|Appears in Collections:||Faculty of Health Sciences and Sport Journal Articles|
|Peer Review Status:||Refereed|
|Title:||Young people in rural areas: socially excluded or not?|
|Citation:||Pavis S, Hubbard G & Platt S (2001) Young people in rural areas: socially excluded or not?. Work, Employment and Society, 15 (2), pp. 291-309. https://doi.org/10.1177/09500170122118968|
|Abstract:||Tackling social exclusion is at the heart of current British social policy, yet the concept remains 'essentially contested'. Here we report on the transitional experiences (school to work, parental home to independent household, family of origin to family of destination) of young people (eighteen to twenty-five years) with low educational qualifications living in two areas of rural Scotland. Through in-depth interviews we explore: whether labour market participation always enhances social inclusion and, if so, in what ways; how young people experience and balance the relationship between labour market participation and demands (and their priorities) in other areas, such as family life, education and housing; and how age, gender, lifecourse stage and local opportunities affect labour market participation and social inclusion. The findings challenge the political rhetoric that all employment is broadly equivalent with respect to promoting social inclusion. We argue that to develop further the concept of social inclusion it is necessary to examine and promote 'opportunity', something which in turn rests upon the twin elements of available 'resources' and accessible 'arenas'.|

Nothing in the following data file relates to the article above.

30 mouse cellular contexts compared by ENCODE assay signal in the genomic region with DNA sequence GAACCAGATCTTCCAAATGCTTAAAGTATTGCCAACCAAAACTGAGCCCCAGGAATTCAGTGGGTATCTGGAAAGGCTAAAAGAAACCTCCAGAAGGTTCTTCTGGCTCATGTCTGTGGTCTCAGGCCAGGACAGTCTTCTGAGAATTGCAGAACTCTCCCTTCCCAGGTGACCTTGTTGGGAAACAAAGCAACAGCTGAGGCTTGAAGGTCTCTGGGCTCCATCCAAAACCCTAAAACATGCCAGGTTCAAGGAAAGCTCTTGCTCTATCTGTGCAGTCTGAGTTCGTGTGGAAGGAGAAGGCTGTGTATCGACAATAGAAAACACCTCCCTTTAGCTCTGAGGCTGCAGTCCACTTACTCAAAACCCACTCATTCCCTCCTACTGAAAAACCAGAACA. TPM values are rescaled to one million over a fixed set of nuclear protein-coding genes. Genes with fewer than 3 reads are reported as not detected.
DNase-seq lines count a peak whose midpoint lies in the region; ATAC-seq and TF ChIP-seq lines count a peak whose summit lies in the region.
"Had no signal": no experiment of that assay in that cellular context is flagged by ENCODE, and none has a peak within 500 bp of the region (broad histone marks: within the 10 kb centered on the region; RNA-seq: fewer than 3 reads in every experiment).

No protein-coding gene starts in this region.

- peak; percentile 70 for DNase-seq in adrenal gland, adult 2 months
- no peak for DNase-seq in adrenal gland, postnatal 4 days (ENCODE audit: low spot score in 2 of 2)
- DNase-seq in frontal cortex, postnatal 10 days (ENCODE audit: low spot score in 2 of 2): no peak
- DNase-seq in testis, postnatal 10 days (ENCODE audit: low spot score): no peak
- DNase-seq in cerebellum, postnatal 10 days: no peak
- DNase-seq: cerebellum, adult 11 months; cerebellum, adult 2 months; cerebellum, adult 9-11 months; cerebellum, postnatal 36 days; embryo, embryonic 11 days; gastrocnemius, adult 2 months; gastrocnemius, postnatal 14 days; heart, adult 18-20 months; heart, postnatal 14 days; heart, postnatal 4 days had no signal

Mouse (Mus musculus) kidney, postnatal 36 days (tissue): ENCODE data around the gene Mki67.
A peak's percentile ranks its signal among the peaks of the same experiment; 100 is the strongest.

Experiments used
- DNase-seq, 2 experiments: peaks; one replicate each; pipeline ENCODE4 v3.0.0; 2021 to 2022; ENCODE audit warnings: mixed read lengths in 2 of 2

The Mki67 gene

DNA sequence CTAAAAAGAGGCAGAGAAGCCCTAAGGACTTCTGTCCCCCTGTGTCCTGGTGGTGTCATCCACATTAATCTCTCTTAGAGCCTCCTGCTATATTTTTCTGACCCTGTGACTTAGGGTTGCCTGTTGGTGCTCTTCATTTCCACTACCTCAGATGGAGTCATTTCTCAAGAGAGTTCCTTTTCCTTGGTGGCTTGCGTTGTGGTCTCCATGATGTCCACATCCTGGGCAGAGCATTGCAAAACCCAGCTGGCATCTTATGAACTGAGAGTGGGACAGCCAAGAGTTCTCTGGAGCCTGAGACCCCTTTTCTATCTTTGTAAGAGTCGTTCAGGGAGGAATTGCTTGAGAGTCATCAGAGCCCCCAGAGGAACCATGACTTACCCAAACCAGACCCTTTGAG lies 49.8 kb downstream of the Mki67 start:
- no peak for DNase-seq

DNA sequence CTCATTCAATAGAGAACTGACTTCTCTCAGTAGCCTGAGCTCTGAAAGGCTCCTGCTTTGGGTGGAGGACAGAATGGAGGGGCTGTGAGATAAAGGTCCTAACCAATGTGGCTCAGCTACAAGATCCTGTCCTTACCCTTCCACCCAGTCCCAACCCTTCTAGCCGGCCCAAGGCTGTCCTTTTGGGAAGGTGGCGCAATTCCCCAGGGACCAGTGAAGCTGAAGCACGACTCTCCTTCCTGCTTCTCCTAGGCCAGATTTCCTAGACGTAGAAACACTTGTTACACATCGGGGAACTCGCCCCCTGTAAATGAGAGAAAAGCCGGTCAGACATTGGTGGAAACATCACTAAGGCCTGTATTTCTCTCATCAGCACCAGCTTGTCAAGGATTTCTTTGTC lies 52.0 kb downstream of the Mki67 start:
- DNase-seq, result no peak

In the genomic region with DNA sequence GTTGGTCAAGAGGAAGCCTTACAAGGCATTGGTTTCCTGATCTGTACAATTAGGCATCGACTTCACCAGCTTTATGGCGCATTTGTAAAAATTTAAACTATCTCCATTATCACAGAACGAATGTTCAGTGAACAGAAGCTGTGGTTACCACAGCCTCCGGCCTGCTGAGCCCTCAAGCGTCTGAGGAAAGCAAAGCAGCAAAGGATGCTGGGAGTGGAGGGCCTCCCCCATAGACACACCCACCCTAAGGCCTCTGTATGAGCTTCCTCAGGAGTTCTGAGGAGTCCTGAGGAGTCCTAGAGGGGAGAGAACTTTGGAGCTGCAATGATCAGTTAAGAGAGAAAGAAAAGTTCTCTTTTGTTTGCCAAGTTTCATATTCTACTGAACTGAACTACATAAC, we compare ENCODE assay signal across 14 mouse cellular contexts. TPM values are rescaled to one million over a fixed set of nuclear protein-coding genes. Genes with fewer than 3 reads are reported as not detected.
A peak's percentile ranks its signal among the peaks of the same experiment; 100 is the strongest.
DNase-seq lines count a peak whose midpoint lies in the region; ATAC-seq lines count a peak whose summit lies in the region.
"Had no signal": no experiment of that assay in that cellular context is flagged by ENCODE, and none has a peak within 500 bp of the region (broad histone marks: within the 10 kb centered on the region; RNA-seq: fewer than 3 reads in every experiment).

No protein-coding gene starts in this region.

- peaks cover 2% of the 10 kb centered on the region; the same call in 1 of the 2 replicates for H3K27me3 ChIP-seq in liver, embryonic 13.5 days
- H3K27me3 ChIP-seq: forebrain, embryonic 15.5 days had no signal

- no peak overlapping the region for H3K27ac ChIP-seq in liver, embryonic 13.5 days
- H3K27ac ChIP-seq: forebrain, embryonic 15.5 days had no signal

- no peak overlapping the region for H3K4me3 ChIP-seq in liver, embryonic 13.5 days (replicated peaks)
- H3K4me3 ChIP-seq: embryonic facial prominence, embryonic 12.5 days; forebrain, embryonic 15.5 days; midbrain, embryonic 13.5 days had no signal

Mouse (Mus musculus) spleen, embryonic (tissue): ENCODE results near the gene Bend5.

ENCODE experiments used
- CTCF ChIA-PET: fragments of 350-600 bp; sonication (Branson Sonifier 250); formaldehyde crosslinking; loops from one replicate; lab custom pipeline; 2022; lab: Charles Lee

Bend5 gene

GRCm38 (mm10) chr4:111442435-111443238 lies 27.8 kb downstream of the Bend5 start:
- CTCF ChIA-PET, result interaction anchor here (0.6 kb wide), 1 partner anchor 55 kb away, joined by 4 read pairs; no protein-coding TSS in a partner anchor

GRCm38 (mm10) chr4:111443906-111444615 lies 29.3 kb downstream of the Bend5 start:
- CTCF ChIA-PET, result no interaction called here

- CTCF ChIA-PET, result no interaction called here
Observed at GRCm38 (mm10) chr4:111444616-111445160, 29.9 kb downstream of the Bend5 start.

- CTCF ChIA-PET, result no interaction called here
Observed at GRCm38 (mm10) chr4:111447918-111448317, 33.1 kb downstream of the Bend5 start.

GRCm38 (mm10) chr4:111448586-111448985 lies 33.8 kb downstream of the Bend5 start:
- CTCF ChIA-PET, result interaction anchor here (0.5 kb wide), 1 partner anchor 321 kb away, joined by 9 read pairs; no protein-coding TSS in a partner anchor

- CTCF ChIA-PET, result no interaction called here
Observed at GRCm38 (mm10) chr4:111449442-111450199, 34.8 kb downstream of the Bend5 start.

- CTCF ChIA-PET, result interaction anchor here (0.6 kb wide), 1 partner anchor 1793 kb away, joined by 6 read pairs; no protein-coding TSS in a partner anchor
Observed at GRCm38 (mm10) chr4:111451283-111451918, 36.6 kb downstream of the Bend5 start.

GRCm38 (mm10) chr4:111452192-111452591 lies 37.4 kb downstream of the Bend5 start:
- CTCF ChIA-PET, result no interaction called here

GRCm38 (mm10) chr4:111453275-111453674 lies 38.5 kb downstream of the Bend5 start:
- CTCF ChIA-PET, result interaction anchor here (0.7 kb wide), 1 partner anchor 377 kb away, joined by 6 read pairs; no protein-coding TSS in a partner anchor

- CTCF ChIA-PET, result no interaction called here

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|Pavis et al _ WorkEmploymentSociety_2001.pdf||Fulltext - Published Version||1.83 MB||Adobe PDF||Under Permanent Embargo Request a copy|
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